Those Of You familiar with pretentious Luc Besson sci-fi flick The Fifth Element will be instantly at home with the world of Beam Breakers. Set in the far off future (2374 to be precise), you find yourself in the role of a taxi-cab driver (like Bruce Willis only poorer, more out of shape and considerably less attractive to women) flying round skyscrapers of New York in your gravity defying vehicle. I know, you think you've seen this all before, right? Well before you turn over the page in disgust, spitting hatred at Beam Breaker's apparent lack of originality, suck back the venom and take a deep breath, because there's much more on offer here than you might think. Calmer now? Good.
Floating In The Hood
Initial impressions inevitably bring you to the conclusion that this is little more than a simple hover-car racer, set in a congested and hideously oversized futuristic city. Squint violently and move closer to the screen, though, and you'll soon find that this is merely one branch of Beam Breakers' gameplay tree. Initially charged with driving around the sprawling metropolis of New York in your sewing machine powered vehicle, you'll find yourself happily chugging round, picking up passengers and earning a meagre wage barely adequate enough to power your car and house your shuffling body. Until that is, a gang leader from Little Italy (where else) flops into your cab, and squeals in an unconvincing Mafioso accent that he can lead you away from this endless drone of mundanity and poverty into a world of excitement, and more importantly, hard cash. Being a weak willed and of course poverty stricken less-than-model-citizen, you instantly agree to all his terms, and generous bloke that he is, he instantly charges you with the task of stealing a car and bringing it back to him while avoiding a kicking from the local constabulary. Easy.
Of course it's not, but that's the point. Before long you'll find yourself embroiled in a gang-warfare type scenario, where five factions battle it out among each other for territory and respect. These are gained in several ways, one method being through a set of daring, law-breaking races, whereby the winner takes both the cars and the territory from his defeated opponents. But of course you're never going to get anywhere chugging round in a steam powered heap of junk, meaning you'll have to find an alternative source of income in order to buy an upgrade, and running errands for your new found Italian-American friends turns out to be by far the most profitable of your options. Cue daring car napping raids, destruction missions and decoy runs to distract the infuriatingly persistent police, who try to force you into tight corners in an attempt to dash your vehicle and send you plummeting a thousand stories to the concrete below. The bastards. If this all sounds a little dangerous, you'll apparently also be given the chance to wuss out and deliver pizzas like a complete jessie instead, and become the laughing stock of self-respecting gangsters the world-over. It'll be your choice.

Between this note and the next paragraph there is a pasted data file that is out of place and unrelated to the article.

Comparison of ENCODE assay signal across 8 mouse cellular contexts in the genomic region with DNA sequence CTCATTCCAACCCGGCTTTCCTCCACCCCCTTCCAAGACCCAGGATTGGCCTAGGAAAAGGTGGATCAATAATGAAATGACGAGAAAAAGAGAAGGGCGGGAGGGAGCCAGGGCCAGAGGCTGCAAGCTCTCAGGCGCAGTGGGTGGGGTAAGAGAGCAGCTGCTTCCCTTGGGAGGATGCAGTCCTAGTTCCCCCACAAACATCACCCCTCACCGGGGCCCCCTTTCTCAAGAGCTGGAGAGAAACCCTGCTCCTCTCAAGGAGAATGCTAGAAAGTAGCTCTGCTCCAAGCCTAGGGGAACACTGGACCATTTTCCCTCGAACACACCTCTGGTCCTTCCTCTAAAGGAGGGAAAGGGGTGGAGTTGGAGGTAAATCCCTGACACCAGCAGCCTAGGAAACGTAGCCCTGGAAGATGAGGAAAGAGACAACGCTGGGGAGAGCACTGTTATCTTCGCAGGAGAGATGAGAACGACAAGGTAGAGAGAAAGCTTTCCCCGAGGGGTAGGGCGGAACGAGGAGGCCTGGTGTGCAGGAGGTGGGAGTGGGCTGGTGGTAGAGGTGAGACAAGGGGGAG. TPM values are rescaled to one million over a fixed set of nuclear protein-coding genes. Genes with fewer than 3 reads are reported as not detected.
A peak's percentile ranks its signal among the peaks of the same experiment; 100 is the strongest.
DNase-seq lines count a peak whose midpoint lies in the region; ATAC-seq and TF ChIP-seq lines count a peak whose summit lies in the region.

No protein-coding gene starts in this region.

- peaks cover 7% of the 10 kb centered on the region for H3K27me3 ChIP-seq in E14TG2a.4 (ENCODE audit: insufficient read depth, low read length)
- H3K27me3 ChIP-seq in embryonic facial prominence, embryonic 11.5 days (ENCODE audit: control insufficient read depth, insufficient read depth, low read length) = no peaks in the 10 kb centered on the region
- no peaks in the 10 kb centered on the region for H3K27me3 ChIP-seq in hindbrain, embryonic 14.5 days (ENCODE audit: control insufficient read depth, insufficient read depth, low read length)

However, you're probably impatiently drumming your fingers on the toilet rim by now waiting for me to tell you about the races. So I will. Once you're used to the controls (accelerate, break, pitch left/right, up and down) you're thrown into your debut race. Sadly, though, the first thing that strgck me was how slow the action is initially, despite the fact that precision is key as you zigzag up, down and through oncoming traffic (more than 1,000 cars onscreen at a time are promised on higher-spec machines) trying to gain an advantage. Exotically named (but actually very basic) power ups do help the situation though. These include Photon Accelerators (speeds you up a bit) and centrifugal Force Modulators (makes steering easier). Although the preview version didn't allow access to some of the more advanced vehicles, the finished version promises to feature 30 vehicle types, and hopefully the more advanced ones will speed up the action considerably.
Break It Up
Expect your cheating-git opponents to spend each race cutting corners, ducking down alleys and generally trying to push you into walls, as you battle the initially cross-eye inducing 3D scenery in a desperate attempt to keep up. But with 57 missions promised, you're bound to have the hang of it by the time you reach the final race, which the developer Similis is promising will provide a grand finale.
Beam Breakers is threatening to be highly entertaining, melding both racing mayhem (if the later levels are faster than the early ones we've played that is) with manic delinquent thievery. A kind of floating Crazy Taxi if you will. Or even if you don't will. Still, we'll bring you the definitive review next issue, but in the meantime, have a squiz on this month's coverdisk(s) and get acquainted with the demo. Go on then, what are you waiting for?
Download Beam Breakers
- PC compatible
- Operating systems: Windows 10/Windows 8/Windows 7/2000/Vista/WinXP